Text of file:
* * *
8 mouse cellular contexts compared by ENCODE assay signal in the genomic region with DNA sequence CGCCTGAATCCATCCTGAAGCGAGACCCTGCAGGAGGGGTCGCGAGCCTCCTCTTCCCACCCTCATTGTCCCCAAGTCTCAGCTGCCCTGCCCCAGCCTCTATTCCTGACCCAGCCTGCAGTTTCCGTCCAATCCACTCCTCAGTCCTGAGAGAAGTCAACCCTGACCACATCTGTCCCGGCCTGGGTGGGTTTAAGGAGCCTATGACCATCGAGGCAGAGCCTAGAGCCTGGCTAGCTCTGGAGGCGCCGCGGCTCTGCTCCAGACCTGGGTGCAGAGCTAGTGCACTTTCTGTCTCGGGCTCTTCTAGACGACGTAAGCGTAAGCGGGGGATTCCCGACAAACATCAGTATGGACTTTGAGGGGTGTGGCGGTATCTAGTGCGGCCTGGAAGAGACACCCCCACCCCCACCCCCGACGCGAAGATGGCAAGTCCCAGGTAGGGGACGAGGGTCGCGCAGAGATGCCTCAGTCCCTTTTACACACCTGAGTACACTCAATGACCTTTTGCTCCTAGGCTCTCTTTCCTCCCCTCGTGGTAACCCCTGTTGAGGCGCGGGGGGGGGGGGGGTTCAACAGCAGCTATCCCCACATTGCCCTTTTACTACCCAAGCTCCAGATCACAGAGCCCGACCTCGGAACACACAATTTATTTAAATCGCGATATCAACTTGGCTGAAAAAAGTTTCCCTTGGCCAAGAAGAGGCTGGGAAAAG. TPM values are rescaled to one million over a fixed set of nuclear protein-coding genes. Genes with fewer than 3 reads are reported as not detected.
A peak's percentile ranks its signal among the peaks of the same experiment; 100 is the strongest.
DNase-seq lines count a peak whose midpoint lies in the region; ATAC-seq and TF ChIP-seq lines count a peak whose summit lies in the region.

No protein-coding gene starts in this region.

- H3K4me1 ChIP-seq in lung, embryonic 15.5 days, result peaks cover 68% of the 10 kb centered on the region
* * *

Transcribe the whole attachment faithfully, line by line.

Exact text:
8 mouse cellular contexts compared by ENCODE assay signal in the genomic region with DNA sequence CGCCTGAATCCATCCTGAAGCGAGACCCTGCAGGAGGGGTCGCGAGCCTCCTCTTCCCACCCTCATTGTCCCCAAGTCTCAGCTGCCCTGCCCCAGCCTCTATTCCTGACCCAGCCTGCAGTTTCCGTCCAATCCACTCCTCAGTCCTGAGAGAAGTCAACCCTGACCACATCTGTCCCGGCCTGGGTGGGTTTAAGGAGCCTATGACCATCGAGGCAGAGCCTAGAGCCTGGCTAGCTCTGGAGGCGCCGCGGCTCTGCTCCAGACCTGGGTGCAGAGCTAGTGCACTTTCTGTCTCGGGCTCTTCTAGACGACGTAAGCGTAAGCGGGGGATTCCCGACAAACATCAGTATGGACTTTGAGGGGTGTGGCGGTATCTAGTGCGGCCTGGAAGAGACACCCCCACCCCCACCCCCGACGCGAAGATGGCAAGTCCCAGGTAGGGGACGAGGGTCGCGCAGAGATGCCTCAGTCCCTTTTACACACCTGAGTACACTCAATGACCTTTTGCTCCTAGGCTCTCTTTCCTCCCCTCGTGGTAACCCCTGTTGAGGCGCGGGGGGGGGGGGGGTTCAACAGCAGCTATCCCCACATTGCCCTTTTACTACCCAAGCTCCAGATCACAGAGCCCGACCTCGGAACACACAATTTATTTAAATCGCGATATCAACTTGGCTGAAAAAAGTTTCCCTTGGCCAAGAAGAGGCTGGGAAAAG. TPM values are rescaled to one million over a fixed set of nuclear protein-coding genes. Genes with fewer than 3 reads are reported as not detected.
A peak's percentile ranks its signal among the peaks of the same experiment; 100 is the strongest.
DNase-seq lines count a peak whose midpoint lies in the region; ATAC-seq and TF ChIP-seq lines count a peak whose summit lies in the region.

No protein-coding gene starts in this region.

- H3K4me1 ChIP-seq in lung, embryonic 15.5 days, result peaks cover 68% of the 10 kb centered on the region